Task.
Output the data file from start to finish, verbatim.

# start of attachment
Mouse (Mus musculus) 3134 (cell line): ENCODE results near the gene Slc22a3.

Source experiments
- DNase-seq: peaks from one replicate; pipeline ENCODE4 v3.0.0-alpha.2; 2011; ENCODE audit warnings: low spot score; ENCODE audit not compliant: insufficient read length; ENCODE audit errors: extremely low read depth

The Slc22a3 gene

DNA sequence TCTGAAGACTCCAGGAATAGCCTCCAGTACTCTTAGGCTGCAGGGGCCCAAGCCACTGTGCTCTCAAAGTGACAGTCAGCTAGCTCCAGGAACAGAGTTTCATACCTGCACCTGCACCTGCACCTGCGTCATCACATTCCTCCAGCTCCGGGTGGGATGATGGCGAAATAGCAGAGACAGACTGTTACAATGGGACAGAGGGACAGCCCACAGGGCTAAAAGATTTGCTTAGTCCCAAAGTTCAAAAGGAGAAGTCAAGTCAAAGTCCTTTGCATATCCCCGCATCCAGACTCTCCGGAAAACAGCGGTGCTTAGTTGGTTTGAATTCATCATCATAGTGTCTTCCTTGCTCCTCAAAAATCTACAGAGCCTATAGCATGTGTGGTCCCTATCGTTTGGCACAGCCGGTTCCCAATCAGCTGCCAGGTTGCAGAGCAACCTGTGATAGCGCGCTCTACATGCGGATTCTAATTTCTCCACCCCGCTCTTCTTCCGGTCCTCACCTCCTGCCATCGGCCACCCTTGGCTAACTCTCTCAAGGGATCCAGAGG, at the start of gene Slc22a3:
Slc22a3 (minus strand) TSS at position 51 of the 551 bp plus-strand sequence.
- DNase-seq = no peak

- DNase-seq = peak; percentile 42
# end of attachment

Mouse (Mus musculus) 3134 (cell line): ENCODE results near the gene Slc22a3.

Source experiments
- DNase-seq: peaks from one replicate; pipeline ENCODE4 v3.0.0-alpha.2; 2011; ENCODE audit warnings: low spot score; ENCODE audit not compliant: insufficient read length; ENCODE audit errors: extremely low read depth

The Slc22a3 gene

DNA sequence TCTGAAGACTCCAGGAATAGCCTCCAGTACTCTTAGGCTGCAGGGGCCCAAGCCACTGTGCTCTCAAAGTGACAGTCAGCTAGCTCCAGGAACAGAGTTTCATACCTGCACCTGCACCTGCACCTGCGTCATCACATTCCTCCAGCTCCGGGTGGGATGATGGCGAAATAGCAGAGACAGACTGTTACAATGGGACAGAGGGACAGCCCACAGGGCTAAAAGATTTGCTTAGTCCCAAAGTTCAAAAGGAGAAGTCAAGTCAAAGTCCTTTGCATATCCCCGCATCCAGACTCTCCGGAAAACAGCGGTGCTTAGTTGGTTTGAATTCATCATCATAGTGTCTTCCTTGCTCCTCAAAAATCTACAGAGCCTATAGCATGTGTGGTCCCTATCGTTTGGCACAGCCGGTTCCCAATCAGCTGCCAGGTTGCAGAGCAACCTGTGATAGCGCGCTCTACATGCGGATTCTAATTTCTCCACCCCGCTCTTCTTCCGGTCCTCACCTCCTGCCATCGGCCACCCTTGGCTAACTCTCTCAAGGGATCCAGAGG, at the start of gene Slc22a3:
Slc22a3 (minus strand) TSS at position 51 of the 551 bp plus-strand sequence.
- DNase-seq = no peak

- DNase-seq = peak; percentile 42